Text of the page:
Language hasn’t been the only barrier between Mexico and the rest of North America. American and other international shippers tend to feel weary when conducting business south of the border, and it’s not just for reasons of security either. While the risk of cargo damage and theft are factors, Vickers said what deters a great deal of business from Mexico is that many have grown accustomed to America’s standards of shipping, visibility and warehouse design — gold-standard practices that aren’t often promised in other countries.

It doesn’t help that Mexico is almost always excluded in every cargo insurance policy.

But Luna challenges the preconceived notions that foreign shippers have of Mexico, pointing to the wave of manufacturing that’s entered Mexico in recent years. 

In fact, trade conflicts between the U.S. and China and then the pandemic prompted many American companies to move their outsourced labor closer to home, setting up shop in Mexico. Even U.S. importers, looking to avoid West Coast port congestion, have chosen to reroute their freight through ports like Manzanillo, utilizing free trade zones to avoid delays.

Things did get a bit tight for Vitti Logistics during the pandemic. Luna said the amount of requested warehouse capacity grew exponentially as companies needed more and more space to store materials when manufacturing slowed to a crawl. Capacity was further exacerbated by the continual arrival of fully loaded container ships.

What began as a need for temporary storage quickly became a permanent strategy for many companies, as manufacturing has since returned in full force. Vitti Logistics capitalized on the country’s need for more warehousing, in turn, growing its capacity by 300% in 2020.

If that doesn’t earn Mexico a second look, Luna also points to its recent technology adoption that’s leveled the playing field. 

Supply chain visibility platforms like FourKites, MacroPoint and project44 have made headway in Mexico with a growing number of carriers and 3PLs. Companies like Vitti Logistics are using such platforms to keep track of each shipment by aggregating GPS, ELD and TMS data, which Vickers said can then be shared with the TMS of an American, Canadian or Chinese shipper client. This ensures that foreign shippers have visibility throughout the Mexican side of their supply chain.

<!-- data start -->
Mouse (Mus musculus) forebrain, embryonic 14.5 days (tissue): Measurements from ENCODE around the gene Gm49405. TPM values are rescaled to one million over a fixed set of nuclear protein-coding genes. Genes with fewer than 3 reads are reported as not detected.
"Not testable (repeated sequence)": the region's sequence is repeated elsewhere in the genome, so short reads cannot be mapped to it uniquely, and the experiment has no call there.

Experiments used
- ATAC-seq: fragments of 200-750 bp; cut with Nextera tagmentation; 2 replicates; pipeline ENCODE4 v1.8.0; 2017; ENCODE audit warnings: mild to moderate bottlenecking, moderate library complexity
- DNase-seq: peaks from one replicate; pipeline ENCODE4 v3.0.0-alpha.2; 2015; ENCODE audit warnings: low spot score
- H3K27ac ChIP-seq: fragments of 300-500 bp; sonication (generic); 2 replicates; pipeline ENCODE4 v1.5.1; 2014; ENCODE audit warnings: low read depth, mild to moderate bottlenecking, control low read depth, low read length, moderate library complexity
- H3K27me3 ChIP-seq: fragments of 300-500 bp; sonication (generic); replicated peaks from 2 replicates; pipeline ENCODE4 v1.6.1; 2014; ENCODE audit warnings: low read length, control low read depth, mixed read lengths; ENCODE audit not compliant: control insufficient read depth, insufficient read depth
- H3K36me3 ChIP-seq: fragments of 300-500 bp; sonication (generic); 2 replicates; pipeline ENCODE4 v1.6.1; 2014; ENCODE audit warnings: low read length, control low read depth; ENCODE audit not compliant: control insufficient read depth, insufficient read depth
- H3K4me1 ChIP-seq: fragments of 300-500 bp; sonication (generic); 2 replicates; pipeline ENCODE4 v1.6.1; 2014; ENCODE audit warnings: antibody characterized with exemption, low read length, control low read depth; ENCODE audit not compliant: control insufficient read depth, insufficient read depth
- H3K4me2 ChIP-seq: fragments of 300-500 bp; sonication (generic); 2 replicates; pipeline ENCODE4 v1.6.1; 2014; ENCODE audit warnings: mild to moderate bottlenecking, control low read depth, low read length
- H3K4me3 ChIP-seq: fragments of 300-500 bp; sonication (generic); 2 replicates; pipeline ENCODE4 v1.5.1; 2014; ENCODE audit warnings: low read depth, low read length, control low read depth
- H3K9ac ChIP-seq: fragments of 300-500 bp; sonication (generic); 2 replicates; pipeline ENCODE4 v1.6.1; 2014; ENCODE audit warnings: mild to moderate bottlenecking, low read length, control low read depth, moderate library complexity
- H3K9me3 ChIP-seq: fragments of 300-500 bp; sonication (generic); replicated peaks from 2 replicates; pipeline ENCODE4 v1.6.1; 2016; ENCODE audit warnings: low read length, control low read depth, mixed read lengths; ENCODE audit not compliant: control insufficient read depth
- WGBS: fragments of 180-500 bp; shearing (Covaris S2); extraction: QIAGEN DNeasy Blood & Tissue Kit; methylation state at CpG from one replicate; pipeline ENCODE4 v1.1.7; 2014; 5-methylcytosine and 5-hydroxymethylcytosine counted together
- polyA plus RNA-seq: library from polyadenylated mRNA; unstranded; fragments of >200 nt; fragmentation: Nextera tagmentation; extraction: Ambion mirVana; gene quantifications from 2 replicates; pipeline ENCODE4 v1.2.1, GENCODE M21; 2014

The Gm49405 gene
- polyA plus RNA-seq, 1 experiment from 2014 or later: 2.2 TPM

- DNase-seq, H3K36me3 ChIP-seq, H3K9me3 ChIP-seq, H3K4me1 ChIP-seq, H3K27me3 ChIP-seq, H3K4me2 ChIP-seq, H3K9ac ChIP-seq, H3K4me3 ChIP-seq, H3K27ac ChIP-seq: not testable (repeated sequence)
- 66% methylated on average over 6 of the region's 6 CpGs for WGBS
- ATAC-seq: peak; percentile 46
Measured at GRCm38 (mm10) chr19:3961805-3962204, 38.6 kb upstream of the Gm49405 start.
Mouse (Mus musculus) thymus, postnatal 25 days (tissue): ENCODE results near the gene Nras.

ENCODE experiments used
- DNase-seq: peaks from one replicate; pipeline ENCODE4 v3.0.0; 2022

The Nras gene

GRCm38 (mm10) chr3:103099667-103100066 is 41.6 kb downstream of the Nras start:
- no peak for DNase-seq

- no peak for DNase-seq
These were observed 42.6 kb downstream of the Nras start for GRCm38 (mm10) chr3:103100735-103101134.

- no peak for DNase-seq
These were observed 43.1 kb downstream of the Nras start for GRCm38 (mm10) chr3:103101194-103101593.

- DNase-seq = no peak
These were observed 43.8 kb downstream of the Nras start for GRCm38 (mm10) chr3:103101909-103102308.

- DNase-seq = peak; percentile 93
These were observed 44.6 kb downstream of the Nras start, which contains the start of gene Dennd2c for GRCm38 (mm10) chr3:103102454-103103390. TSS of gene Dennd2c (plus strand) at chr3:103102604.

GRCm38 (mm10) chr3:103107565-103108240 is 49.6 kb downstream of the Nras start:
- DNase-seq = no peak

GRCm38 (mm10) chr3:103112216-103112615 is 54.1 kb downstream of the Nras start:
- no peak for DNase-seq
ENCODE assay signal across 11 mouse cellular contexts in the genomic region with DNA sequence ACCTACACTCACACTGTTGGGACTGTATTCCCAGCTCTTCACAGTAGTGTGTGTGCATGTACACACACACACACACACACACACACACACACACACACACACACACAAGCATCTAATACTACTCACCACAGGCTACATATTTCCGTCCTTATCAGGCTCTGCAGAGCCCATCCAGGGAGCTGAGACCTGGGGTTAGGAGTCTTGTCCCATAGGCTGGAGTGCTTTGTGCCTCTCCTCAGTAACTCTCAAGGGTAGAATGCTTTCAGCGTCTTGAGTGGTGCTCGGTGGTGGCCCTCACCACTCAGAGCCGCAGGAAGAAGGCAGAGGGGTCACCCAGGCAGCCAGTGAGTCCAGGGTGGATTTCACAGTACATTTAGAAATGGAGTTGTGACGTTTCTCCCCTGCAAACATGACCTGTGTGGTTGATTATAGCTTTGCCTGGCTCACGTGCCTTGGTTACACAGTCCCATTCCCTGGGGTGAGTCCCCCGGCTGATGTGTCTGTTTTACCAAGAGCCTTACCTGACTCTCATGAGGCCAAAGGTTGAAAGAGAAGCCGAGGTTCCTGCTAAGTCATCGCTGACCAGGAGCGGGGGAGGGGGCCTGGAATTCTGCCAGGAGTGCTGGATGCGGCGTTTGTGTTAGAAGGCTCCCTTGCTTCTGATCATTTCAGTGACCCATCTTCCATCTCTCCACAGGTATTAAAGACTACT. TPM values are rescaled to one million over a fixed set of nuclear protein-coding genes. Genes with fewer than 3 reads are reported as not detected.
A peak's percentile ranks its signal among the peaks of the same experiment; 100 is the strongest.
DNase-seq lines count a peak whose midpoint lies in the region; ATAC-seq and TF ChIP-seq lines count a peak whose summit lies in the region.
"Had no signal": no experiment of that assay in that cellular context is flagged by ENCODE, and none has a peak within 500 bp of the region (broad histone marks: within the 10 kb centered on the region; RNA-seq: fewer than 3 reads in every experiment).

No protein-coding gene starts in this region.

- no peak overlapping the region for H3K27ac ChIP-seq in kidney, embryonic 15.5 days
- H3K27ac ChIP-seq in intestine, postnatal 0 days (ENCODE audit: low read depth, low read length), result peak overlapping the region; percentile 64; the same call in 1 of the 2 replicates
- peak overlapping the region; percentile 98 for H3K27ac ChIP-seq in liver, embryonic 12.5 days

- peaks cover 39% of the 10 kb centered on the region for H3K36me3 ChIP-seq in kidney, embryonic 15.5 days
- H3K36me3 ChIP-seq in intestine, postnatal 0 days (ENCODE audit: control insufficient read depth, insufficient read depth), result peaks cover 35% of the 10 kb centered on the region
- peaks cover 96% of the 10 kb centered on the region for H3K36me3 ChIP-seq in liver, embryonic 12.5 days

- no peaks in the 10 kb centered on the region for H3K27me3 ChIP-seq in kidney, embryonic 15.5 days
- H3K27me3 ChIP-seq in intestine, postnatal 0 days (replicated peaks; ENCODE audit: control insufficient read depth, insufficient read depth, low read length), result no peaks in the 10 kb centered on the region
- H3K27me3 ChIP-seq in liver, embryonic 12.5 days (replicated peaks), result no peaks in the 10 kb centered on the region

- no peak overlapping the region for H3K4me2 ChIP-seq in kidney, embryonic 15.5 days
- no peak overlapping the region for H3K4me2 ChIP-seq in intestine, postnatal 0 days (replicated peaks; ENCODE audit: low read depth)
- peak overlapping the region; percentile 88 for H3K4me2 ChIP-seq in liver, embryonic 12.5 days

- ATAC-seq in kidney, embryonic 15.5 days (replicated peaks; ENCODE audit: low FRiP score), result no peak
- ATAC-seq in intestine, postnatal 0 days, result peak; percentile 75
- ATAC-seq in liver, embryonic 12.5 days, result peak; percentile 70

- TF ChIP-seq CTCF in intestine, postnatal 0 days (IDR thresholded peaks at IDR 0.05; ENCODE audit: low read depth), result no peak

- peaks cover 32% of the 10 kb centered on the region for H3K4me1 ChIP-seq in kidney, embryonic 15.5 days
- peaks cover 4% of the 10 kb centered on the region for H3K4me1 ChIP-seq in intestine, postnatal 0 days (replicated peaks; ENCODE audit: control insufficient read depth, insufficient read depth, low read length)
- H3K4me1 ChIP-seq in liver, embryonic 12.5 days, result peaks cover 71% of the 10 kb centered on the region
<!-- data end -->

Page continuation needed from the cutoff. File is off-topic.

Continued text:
Luna believes that even greater things are on the horizon for Mexico’s freight industry, as a vast array of industries are moving into the country. He describes Saltillo as the “Mexican Detroit” because of the city’s automotive manufacturing facilities from the likes of General Motors, Chrysler and Daimler. In addition, industries such as furniture manufacturing have opened up shop, with Ikea and La-Z-Boy entering the region in the past five years.

This new business means warehousing and transportation needs won’t be in low demand in the state of Coahuila anytime soon. Luna said Vitti Logistics plans to increase its warehousing capacity in Saltillo this year and bolster its freight brokerage and asset-based operations to keep up with the demand.

“Being part of the automotive industry for 16 years has given me a different perspective,” Luna said of his pursuit of shipping the right way. “We create synergies very quickly with shippers and customers because we understand what it’s like on the other side of the desk.”

Click for more FreightWaves content by Jack Glenn.

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Jack Glenn

Jack Glenn is a sponsored content writer for FreightWaves and lives in Chattanooga, TN with his golden retriever, Beau. He is a graduate of the University of Georgia's Terry College of Business.